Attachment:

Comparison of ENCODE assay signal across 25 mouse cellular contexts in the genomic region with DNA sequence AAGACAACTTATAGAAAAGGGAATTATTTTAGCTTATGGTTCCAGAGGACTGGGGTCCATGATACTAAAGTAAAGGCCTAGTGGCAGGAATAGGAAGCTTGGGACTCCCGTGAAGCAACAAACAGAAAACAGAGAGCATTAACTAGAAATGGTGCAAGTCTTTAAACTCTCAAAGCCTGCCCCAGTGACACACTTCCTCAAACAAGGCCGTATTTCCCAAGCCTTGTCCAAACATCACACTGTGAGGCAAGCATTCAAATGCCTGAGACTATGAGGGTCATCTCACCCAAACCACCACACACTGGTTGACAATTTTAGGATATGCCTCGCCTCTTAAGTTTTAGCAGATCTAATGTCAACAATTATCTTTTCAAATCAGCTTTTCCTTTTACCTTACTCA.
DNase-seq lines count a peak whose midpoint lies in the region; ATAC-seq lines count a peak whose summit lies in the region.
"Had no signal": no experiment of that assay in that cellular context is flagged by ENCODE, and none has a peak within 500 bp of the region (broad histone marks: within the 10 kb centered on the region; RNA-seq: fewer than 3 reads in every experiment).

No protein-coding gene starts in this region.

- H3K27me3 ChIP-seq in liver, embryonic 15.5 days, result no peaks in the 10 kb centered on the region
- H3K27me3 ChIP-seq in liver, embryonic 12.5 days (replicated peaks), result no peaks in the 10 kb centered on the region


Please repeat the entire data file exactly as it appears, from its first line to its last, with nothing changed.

Comparison of ENCODE assay signal across 25 mouse cellular contexts in the genomic region with DNA sequence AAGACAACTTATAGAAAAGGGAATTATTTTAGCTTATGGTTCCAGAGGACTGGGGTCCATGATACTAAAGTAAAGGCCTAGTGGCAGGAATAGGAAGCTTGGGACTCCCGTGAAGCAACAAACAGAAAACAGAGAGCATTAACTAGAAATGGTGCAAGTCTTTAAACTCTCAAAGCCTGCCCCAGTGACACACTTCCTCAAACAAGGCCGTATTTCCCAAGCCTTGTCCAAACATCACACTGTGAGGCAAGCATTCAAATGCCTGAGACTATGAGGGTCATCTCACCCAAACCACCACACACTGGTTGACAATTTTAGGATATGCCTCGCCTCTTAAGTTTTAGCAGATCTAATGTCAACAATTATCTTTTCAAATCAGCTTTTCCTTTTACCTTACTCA.
DNase-seq lines count a peak whose midpoint lies in the region; ATAC-seq lines count a peak whose summit lies in the region.
"Had no signal": no experiment of that assay in that cellular context is flagged by ENCODE, and none has a peak within 500 bp of the region (broad histone marks: within the 10 kb centered on the region; RNA-seq: fewer than 3 reads in every experiment).

No protein-coding gene starts in this region.

- H3K27me3 ChIP-seq in liver, embryonic 15.5 days, result no peaks in the 10 kb centered on the region
- H3K27me3 ChIP-seq in liver, embryonic 12.5 days (replicated peaks), result no peaks in the 10 kb centered on the region